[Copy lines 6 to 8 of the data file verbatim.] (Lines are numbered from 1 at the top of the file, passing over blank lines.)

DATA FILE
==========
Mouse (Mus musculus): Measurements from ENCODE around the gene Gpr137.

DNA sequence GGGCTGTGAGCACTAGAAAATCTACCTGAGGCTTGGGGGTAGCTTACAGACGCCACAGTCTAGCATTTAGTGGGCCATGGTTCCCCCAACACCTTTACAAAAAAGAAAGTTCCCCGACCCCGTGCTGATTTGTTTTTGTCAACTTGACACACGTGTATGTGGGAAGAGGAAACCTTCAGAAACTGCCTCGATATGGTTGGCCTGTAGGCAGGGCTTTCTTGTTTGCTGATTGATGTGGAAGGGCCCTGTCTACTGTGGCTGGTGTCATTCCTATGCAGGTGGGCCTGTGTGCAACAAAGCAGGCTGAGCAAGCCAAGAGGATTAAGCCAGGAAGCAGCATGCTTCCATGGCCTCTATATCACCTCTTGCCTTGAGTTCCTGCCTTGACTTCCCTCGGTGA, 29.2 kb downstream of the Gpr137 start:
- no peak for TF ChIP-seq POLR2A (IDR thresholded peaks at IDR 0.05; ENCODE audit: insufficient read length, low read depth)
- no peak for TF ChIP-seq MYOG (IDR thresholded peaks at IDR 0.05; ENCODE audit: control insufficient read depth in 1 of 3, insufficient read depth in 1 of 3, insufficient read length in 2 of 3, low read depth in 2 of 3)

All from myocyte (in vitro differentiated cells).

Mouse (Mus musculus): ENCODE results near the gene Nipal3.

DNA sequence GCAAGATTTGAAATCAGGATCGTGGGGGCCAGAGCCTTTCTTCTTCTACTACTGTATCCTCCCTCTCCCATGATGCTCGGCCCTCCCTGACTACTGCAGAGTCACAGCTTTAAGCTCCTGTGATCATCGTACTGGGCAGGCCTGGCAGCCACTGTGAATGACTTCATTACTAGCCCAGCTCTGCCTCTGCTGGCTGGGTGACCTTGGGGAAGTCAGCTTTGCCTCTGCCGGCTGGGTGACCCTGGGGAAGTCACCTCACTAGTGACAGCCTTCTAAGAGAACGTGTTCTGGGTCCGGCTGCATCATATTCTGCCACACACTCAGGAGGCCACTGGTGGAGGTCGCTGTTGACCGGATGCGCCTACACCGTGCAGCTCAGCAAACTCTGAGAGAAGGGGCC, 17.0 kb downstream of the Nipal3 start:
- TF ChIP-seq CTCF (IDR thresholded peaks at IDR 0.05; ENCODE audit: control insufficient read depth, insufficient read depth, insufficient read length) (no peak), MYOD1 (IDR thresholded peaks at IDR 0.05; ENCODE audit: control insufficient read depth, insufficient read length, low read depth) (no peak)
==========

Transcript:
Mouse (Mus musculus): ENCODE results near the gene Nipal3.

DNA sequence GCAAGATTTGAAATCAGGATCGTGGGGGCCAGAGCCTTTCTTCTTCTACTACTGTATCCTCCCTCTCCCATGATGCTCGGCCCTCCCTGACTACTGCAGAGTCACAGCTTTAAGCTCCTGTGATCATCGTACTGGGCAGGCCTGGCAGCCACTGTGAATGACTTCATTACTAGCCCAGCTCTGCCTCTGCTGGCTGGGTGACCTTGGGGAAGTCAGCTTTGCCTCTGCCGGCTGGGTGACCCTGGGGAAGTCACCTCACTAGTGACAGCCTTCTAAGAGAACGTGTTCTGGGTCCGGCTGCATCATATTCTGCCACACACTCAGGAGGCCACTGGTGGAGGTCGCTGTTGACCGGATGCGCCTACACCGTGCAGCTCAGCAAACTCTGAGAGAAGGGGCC, 17.0 kb downstream of the Nipal3 start:
- TF ChIP-seq CTCF (IDR thresholded peaks at IDR 0.05; ENCODE audit: control insufficient read depth, insufficient read depth, insufficient read length) (no peak), MYOD1 (IDR thresholded peaks at IDR 0.05; ENCODE audit: control insufficient read depth, insufficient read length, low read depth) (no peak)